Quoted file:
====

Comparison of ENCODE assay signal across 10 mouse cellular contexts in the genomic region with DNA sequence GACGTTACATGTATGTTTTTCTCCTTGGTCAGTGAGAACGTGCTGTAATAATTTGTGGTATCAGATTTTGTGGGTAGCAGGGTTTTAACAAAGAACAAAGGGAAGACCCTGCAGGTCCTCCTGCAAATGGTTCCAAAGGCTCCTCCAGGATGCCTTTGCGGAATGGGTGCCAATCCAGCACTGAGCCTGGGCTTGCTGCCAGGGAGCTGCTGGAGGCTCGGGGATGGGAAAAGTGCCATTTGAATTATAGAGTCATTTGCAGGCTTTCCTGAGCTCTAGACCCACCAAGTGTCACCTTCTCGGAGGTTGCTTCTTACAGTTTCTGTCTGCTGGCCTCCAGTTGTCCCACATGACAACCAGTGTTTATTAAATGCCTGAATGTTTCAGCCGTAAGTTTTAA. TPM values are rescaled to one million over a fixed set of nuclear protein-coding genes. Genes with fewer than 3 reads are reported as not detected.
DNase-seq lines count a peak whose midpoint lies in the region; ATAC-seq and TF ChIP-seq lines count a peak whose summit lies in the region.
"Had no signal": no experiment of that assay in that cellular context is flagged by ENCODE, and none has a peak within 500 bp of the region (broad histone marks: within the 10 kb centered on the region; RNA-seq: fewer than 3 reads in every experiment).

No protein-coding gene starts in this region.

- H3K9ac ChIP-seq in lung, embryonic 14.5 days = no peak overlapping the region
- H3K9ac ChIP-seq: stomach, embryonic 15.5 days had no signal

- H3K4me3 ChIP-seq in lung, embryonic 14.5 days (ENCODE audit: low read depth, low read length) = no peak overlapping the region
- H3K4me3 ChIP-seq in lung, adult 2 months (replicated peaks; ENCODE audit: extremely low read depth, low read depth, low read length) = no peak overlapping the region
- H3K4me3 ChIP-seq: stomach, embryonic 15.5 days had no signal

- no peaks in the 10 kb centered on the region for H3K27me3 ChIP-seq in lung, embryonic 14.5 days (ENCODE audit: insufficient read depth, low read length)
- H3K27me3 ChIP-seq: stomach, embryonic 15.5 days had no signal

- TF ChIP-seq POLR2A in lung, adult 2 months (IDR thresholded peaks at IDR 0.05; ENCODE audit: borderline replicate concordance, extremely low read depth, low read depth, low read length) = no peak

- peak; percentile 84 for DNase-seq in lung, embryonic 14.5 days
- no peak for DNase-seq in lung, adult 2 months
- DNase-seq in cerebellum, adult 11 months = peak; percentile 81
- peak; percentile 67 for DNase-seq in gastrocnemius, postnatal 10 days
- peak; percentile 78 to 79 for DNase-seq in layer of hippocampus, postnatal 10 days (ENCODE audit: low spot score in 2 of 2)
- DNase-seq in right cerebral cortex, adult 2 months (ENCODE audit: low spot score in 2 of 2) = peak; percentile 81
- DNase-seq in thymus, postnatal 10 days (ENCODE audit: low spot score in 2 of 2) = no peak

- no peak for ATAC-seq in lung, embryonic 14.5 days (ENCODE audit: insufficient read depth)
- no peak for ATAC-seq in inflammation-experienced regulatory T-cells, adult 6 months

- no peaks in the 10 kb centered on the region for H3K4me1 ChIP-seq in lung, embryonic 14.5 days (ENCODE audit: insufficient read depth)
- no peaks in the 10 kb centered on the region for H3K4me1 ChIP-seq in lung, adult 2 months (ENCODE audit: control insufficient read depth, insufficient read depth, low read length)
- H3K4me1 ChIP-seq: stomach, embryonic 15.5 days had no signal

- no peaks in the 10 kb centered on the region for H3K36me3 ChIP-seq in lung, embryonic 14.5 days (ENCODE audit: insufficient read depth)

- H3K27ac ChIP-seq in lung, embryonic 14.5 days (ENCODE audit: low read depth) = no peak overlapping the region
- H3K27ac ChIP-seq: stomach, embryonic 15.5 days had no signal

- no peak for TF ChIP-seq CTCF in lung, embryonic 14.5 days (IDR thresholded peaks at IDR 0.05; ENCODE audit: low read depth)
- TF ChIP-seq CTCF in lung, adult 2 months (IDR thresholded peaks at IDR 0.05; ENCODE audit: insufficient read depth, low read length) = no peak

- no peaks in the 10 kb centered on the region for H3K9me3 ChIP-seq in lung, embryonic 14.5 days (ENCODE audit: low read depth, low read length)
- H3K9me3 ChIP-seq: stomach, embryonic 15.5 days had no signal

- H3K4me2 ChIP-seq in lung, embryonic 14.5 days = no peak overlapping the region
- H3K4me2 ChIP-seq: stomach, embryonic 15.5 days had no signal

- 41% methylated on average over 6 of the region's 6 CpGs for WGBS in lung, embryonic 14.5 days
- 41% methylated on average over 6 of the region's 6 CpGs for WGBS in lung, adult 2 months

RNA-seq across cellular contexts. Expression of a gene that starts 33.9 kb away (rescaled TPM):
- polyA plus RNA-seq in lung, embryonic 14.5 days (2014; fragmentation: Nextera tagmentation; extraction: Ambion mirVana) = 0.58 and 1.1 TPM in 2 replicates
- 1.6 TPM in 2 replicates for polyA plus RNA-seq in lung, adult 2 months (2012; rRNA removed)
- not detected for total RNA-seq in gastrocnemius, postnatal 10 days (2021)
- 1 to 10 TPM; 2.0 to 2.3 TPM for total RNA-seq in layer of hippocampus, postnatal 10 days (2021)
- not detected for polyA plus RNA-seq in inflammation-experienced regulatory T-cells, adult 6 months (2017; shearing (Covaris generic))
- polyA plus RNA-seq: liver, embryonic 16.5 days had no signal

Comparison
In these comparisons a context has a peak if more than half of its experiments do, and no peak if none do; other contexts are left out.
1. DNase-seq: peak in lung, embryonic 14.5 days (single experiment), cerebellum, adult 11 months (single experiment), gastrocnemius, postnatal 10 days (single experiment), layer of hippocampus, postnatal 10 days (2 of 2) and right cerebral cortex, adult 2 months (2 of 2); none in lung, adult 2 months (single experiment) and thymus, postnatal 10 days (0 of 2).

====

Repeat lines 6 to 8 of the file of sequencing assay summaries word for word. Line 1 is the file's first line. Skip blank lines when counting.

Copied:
- H3K9ac ChIP-seq: stomach, embryonic 15.5 days had no signal

- H3K4me3 ChIP-seq in lung, embryonic 14.5 days (ENCODE audit: low read depth, low read length) = no peak overlapping the region
- H3K4me3 ChIP-seq in lung, adult 2 months (replicated peaks; ENCODE audit: extremely low read depth, low read depth, low read length) = no peak overlapping the region